Published May 03. 2013 4:00AM
Newington - Veterans who file disability compensation claims in Connecticut are waiting an average of seven months for the U.S. Department of Veterans Affairs to process their paperwork.
That's lower than the national average of 10 months. But 66 state veterans who asked for compensation more than a year ago are still waiting, including five whose claims are more than two years old.
"Today, veterans, including those here in Connecticut, wait too long to see the benefits they've earned, and that has never been acceptable," Secretary of Veterans Affairs Eric K. Shinseki said Thursday.
Shinseki was at the Hartford VA Regional Office in Newington to talk about the department's new, computerized Veterans Benefits Management System, which he said will help fix this "decades-old problem" and "transform how we operate."
The VA's goal is to eliminate the backlog of claims in 2015, so that no claim will take longer than 125 days and will be processed with 98 percent accuracy.
Members of Congress and veterans have criticized the VA for its mounting backlog and its reliance on a paper-based system to process claims, which creates stacks of thick files at regional offices that are time-consuming to review.
U.S. Sen. Richard Blumenthal, D-Conn., who attended the press conference, said one complaint he hears most often is that there are seemingly endless delays at the VA.
"The VA system is still very much a work in progress and the delays are way beyond 125 days," he said.
Shinseki said he wasn't surprised that the backlog grew after 2010 because the VA expanded its list of diseases that could be considered related to military service, making many veterans eligible to apply for disability compensation for the first time. Nationwide, the VA decided 4.1 million claims in the past four years but received 4.6 million new claims in the same time frame.
State Veterans Affairs Commissioner Linda Schwartz said the backlog has been a problem for a long time, but some thought it was just too big to tackle.
"Progress with the leadership of this secretary is something that's heartening to all of us who have been working with the system for some time," she said.
The VA did not transition to a digital processing system sooner because it was busy implementing a similar system for the records of veterans who were going back to school using the Post-9/11 GI Bill, Shinseki said. All 56 regional offices will be using the Veterans Benefits Management System by the end of this year; 42 are today, Shinseki said.
The Hartford office has about 2,600 claims pending, up from roughly 1,700 a few years ago as more veterans from Iraq and Afghanistan have returned home, said Jessica Maki, the Veterans Service Center Manager for the Hartford Regional Office.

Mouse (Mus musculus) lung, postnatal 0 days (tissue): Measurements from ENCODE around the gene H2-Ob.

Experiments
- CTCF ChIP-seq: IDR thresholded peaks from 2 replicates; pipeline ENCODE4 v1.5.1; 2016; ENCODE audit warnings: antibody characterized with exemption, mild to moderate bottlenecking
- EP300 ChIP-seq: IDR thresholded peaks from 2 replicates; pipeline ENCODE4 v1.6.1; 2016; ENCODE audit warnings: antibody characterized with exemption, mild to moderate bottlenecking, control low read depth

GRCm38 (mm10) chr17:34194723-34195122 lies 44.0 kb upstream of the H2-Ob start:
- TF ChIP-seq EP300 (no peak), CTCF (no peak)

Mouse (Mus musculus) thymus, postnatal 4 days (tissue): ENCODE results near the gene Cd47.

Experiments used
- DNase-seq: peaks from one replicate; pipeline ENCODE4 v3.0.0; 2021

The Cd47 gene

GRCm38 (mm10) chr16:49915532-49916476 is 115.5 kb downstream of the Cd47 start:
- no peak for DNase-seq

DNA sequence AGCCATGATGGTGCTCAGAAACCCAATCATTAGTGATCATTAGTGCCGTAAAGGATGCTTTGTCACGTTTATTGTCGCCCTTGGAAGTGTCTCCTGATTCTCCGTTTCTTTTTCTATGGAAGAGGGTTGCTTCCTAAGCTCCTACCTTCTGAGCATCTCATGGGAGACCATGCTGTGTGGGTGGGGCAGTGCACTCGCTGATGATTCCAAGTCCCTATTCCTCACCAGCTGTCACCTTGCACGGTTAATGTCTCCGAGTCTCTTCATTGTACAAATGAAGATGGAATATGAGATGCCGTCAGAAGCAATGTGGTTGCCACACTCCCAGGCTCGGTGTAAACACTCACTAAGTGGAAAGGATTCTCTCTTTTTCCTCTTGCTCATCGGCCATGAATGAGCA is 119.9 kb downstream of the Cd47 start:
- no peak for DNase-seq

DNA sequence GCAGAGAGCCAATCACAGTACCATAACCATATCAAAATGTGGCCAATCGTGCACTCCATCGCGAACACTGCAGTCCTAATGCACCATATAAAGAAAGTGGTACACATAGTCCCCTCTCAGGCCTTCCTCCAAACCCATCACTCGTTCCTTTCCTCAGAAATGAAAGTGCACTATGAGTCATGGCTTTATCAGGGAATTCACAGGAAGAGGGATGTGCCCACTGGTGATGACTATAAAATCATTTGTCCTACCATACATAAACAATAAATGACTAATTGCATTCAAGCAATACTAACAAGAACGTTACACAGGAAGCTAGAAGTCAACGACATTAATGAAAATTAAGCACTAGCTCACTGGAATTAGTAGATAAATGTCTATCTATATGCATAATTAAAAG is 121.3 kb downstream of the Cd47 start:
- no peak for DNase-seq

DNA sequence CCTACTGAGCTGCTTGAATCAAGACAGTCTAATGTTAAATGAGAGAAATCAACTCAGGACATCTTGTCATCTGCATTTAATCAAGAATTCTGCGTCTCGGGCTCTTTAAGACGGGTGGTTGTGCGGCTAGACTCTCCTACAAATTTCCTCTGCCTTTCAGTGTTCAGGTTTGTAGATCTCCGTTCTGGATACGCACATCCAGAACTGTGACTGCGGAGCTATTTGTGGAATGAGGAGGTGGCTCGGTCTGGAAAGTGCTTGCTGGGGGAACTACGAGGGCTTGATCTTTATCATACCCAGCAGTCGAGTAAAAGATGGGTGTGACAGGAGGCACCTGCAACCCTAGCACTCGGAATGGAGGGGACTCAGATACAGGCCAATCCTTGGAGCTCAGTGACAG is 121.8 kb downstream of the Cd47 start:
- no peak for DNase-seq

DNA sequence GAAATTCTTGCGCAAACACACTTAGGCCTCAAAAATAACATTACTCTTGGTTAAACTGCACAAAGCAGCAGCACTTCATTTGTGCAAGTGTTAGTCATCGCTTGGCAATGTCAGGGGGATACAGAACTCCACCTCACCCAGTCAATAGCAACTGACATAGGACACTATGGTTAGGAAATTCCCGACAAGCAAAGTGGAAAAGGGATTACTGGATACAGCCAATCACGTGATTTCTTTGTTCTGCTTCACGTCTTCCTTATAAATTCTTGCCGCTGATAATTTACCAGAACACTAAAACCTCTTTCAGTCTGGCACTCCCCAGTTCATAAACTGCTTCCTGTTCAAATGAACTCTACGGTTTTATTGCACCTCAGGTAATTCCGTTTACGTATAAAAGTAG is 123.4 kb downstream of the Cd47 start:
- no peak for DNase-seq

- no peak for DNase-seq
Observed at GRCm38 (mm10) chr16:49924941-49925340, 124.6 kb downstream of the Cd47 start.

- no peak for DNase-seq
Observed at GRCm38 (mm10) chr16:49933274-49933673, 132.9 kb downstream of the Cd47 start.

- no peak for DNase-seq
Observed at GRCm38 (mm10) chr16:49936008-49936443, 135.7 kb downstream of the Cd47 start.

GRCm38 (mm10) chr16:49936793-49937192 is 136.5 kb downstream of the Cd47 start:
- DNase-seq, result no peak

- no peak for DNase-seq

Hartford was one of the first regional offices to begin using the digital system. Since September, new cases, with only a few exceptions, have been processed digitally, and one employee said he could work on 50 percent more cases in a day, Maki said.
Eighty-four employees process claims. Now, instead of combing through a thick file for a record of a veteran's back injury, for example, a veterans' service representative can find the record quickly using a keyword search on a computer, Maki said. She compared it to using Google versus using an encyclopedia.
Several veterans who were at the office for appointments Thursday, and not for Shinseki's visit, said they thought the VA could do a better job in some areas, but they were generally satisfied with the system. Most, however, had claims that were processed years ago.
Dave Bell, a Marine Corps veteran from Ellington, said he waited nearly a year for a decision from the VA.
"The system is big and there are a lot of people in it," said Bell, 61. "All things considered, I guess they do the best they can."
James Burr, 31, an Army veteran from Manchester who served in Afghanistan, said his post-traumatic stress disorder-related claim was processed in a month, but he knows of other veterans with more complicated claims who have waited longer.
Maki said the oldest claims are prioritized. At the end of October, the number of veterans waiting a year or longer was about 120, double what it is now. The five veterans who have been waiting the longest started their claims in other states and then moved to Connecticut, she said.
In some of the current cases, the VA is waiting for a record from the veteran or from another agency, she said.
Blumenthal said he plans to talk to senior leaders Department of Defense leaders about moving forward with a system to integrate the medical records of service members and veterans, which should help speed up the claims process.
Shinseki said he is committed to ending the backlog because "we owe" it to veterans to do "everything we can do to enable them to be as successful in the communities as they were in our military formations."
"That is our commitment to them," he said.